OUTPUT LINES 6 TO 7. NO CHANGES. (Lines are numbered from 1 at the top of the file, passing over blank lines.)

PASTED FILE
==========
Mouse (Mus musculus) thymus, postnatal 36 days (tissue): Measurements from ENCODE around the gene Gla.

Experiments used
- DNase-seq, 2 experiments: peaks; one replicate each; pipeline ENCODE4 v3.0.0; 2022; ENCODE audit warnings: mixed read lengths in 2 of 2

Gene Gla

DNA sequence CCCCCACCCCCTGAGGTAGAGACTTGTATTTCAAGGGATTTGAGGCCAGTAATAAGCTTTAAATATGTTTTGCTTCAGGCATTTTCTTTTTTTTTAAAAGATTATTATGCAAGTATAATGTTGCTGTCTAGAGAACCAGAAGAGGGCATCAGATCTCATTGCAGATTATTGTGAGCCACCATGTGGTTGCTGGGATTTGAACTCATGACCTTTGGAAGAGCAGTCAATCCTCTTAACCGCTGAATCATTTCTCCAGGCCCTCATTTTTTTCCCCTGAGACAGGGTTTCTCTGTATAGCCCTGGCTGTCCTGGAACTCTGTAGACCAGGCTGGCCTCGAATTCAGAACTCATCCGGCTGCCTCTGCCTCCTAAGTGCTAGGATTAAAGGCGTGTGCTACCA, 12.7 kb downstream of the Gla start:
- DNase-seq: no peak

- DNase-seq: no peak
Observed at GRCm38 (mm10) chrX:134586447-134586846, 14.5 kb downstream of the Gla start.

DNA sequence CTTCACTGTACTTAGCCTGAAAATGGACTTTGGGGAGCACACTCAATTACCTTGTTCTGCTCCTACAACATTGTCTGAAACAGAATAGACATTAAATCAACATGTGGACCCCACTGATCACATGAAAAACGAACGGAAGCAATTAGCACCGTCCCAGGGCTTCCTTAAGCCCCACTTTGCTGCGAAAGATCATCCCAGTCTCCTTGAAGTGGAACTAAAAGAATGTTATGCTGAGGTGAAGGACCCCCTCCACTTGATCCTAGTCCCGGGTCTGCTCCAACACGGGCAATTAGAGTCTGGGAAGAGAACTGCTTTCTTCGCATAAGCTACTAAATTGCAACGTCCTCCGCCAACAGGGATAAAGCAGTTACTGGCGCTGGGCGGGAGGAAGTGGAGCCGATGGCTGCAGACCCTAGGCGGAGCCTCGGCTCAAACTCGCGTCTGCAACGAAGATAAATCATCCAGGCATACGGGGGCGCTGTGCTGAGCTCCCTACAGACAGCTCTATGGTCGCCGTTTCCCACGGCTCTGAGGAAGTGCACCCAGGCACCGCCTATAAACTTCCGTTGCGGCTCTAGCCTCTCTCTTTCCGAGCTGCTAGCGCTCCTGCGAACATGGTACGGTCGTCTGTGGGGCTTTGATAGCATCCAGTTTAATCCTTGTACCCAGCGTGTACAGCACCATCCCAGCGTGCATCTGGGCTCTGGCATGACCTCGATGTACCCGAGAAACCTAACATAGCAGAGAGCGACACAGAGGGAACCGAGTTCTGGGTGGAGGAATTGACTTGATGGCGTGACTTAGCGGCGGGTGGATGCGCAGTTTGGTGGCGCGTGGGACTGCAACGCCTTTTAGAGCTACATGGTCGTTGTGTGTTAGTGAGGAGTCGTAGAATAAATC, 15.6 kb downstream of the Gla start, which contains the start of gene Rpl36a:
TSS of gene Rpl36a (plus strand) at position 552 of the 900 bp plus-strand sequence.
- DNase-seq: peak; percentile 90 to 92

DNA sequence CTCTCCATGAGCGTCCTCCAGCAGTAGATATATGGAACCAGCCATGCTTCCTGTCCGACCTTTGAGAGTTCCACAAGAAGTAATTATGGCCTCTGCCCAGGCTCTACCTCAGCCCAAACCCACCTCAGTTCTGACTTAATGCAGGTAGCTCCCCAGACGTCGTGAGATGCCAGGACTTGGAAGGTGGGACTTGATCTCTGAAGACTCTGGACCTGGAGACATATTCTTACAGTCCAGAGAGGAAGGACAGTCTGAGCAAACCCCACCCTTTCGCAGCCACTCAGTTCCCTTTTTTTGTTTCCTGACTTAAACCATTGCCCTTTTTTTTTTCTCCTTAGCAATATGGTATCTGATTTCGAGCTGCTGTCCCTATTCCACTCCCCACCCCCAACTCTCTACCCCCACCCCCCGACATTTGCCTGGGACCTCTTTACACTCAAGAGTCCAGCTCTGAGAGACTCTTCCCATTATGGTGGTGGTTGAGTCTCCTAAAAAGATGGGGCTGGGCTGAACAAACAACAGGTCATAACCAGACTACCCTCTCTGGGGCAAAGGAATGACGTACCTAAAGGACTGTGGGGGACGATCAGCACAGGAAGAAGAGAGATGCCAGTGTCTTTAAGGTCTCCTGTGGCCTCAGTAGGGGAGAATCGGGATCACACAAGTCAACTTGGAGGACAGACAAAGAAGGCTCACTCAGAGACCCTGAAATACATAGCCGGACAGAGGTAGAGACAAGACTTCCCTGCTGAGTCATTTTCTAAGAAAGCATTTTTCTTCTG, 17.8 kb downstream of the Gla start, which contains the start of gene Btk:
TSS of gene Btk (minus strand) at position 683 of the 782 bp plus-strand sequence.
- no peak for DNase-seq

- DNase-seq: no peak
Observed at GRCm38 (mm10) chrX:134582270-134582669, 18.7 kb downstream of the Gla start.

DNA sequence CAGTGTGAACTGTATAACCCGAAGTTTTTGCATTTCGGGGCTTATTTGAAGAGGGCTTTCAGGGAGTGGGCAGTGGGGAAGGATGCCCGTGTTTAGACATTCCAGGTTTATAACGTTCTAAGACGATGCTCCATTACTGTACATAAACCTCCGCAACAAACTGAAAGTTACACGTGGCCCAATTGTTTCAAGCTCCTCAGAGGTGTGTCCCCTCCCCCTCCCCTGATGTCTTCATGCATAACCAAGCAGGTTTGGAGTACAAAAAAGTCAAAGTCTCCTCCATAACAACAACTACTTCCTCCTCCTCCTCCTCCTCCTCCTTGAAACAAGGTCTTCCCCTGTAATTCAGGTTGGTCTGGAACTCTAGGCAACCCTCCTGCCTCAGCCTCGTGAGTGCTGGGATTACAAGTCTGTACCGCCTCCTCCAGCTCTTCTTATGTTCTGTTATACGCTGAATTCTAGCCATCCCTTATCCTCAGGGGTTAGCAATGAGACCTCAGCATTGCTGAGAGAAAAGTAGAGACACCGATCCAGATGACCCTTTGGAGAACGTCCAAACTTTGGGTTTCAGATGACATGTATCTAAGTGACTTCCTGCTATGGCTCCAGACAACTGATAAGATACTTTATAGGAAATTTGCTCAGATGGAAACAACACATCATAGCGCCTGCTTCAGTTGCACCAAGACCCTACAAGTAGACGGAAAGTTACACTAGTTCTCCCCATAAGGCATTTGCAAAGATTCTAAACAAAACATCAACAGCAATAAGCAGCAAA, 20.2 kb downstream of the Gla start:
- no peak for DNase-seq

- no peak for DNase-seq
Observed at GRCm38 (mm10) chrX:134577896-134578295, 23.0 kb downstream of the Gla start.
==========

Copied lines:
- DNase-seq: no peak

- DNase-seq: no peak